Canada's telecom regulator says it will consult on new ways to make cellular services more affordable, but stopped short of mandating a model that would have forced large wireless companies to resell network access to startup carriers that don't build their own networks.
The Canadian Radio-television and Telecommunications Commission (CRTC) announced Thursday it will not change the rules to let providers who offer discount services – using WiFi as their primary networks – roam on the networks of Canada's established carriers at regulated rates.
The decision, which came in response to a government order to reconsider a ruling on roaming access the regulator made a year ago, means that companies that do not build their own wireless networks cannot resell cellular service unless they can negotiate network access. To date, Canada's national carriers – Rogers Communications Inc., Telus Corp. and BCE Inc. – have been unwilling to negotiate wireless reselling agreements on any broad basis. They argue being forced to open up their networks to players who don't build their own would discourage investment in communications infrastructure.
Instead, the CRTC has ordered the Big Three carriers to provide proposals for lower-cost, data-only plans (which would not include voice calling services) by April 23. CRTC Chairman Ian Scott told reporters Thursday this is a "superior alternative" to allowing WiFi-based providers to access roaming services, saying there would have been many complicated details to work out in such an approach.
"[The low-cost data plans] will be available nationally and quickly. It would have taken considerably more time to amend the existing framework – perhaps as much as 18 to 20 months – to enable the WiFi/roaming approach. Whereas this can be done in a matter of months and I expect them to be in place in this calendar year certainly."
The CRTC on Thursday also set new, lower prices for wholesale roaming for regional carriers – such as Freedom Mobile, which operates in British Columbia, Alberta and Ontario, and Videotron, based in Quebec – which do have their own networks but must access the national carrier's networks when their customers travel.
The commission also said it will kick off a thorough review of the overall framework of wholesale wireless services. That framework was last reviewed in 2015 and at the time the CRTC said it would not mandate roaming access for MVNOs (mobile virtual network operators) who do not build their own networks. Mr. Scott said the CRTC will now begin the next review earlier than planned.
Thursday's rulings came as a disappointment to some, such as University of Ottawa law professor Michael Geist who characterized it on Twitter as a win for major carriers. "Mandated MVNO via CRTC years away, if ever. Low cost data-only plans may assist some on affordability but won't address broader pricing concerns. In short, the Commission won't do much on wireless competition. Over to you [Navdeep Bains]," he said referencing the Minister of Innovation who sparked the CRTC's review of the WiFi-first model last June.
At the time, Mr. Bains ordered the commission to reconsider a decision from a year ago on how smaller wireless companies can access roaming services. He directed the CRTC to revisit that decision and consider whether a "WiFi-first" model could offer customers more affordable options while respecting the goal of encouraging network builders to invest in communications infrastructure.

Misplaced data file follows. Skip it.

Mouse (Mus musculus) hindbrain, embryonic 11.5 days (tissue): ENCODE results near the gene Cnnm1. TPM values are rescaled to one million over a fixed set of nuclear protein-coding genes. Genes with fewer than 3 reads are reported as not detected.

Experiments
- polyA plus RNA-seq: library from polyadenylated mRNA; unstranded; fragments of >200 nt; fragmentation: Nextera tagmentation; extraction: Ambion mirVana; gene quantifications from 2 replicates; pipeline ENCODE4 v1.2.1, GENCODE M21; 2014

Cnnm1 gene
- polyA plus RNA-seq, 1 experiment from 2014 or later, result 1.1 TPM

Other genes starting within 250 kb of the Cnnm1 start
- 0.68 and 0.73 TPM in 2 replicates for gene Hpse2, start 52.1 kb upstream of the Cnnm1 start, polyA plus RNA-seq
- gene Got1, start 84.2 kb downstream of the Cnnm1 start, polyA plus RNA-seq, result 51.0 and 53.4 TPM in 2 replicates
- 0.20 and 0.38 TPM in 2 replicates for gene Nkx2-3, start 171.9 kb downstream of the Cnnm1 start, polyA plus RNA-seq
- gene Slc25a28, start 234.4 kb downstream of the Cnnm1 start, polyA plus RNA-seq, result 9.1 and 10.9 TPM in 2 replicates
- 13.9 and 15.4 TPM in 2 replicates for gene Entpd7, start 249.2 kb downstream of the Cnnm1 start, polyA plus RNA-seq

In an interview Thursday, Mr. Bains called the CRTC decision to force BCE, Telus and Rogers to offer low-cost data plans "a step in the right direction in the sense that the CRTC recognizes the issue around affordability."
"More can and will be done from my perspective. I firmly believe that true affordability can only be achieved by having true competition," Mr. Bains said. "We, as a government, will continue to focus on driving competition and lower prices for consumers because we pay some of the highest rates in the world and that has to change."
Internet advocacy group OpenMedia denounced the ruling, with digital rights advocate Katy Anderson calling it "incredibly frustrating for Canadians who have long been fed up with paying some of the highest mobile bills in the world. MVNO access would allow smaller providers to enter the market with more affordable options, which is the key to encouraging competition and providing relief from The Big Three. Instead, today we saw more of the same: A lack of action to address affordability through competition."
Telus, meanwhile, said it is satisfied with the rulings, saying the CRTC's policy of encouraging investment in infrastructure has led to high-quality networks in Canada. Rogers and BCE did not immediately issue statements on the ruling.
The original ruling from last year was in response to the business model launched by startup carrier Sugar Mobile. Sugar offered cheap rates to customers who brought their own devices, with service based mainly on WiFi access. When a cellular connection was necessary, Sugar turned to a roaming agreement that a related company had with Rogers in the northern territories. Rogers argued this was a violation of the agreement, sparking a dispute that ended up before the CRTC.
The CRTC decision shut down that business model but Sugar Mobile president and CEO Samer Bishay has consistently maintained that he wants to find a way to make the service work.
Ontario and Quebec cable provider Cogeco Communications Inc. has also indicated its interest in a model that would force the big carriers to resell wireless air time to players that don't have their own cellular networks.
Mr. Bains has made frequent comments recently about the government's desire to see more competition and better prices in the Canadian wireless market. The Big Three have responded in part by making more effort to highlight the low-cost options they do offer and BCE even launched a new discount wireless brand, Lucky Mobile.